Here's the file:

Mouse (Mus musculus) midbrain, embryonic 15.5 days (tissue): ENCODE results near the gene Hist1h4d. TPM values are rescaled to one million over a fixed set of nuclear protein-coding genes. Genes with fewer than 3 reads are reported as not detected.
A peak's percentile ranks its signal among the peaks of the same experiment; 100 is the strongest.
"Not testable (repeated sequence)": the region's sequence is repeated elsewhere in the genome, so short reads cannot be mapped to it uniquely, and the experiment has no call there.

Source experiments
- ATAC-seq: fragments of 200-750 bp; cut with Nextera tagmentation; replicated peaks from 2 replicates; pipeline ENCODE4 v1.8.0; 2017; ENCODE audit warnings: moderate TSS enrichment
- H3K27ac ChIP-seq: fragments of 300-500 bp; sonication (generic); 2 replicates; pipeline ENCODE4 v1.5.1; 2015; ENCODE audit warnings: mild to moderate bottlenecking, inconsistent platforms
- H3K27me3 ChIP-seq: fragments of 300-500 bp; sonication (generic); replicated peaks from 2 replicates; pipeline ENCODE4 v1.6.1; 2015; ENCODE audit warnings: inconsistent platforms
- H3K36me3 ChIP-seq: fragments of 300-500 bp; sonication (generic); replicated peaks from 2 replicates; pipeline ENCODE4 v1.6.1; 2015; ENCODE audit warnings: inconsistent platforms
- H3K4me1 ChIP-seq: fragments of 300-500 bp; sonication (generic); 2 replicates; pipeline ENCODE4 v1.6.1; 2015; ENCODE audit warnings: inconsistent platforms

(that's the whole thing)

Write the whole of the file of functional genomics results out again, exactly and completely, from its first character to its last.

Mouse (Mus musculus) midbrain, embryonic 15.5 days (tissue): ENCODE results near the gene Hist1h4d. TPM values are rescaled to one million over a fixed set of nuclear protein-coding genes. Genes with fewer than 3 reads are reported as not detected.
A peak's percentile ranks its signal among the peaks of the same experiment; 100 is the strongest.
"Not testable (repeated sequence)": the region's sequence is repeated elsewhere in the genome, so short reads cannot be mapped to it uniquely, and the experiment has no call there.

Source experiments
- ATAC-seq: fragments of 200-750 bp; cut with Nextera tagmentation; replicated peaks from 2 replicates; pipeline ENCODE4 v1.8.0; 2017; ENCODE audit warnings: moderate TSS enrichment
- H3K27ac ChIP-seq: fragments of 300-500 bp; sonication (generic); 2 replicates; pipeline ENCODE4 v1.5.1; 2015; ENCODE audit warnings: mild to moderate bottlenecking, inconsistent platforms
- H3K27me3 ChIP-seq: fragments of 300-500 bp; sonication (generic); replicated peaks from 2 replicates; pipeline ENCODE4 v1.6.1; 2015; ENCODE audit warnings: inconsistent platforms
- H3K36me3 ChIP-seq: fragments of 300-500 bp; sonication (generic); replicated peaks from 2 replicates; pipeline ENCODE4 v1.6.1; 2015; ENCODE audit warnings: inconsistent platforms
- H3K4me1 ChIP-seq: fragments of 300-500 bp; sonication (generic); 2 replicates; pipeline ENCODE4 v1.6.1; 2015; ENCODE audit warnings: inconsistent platforms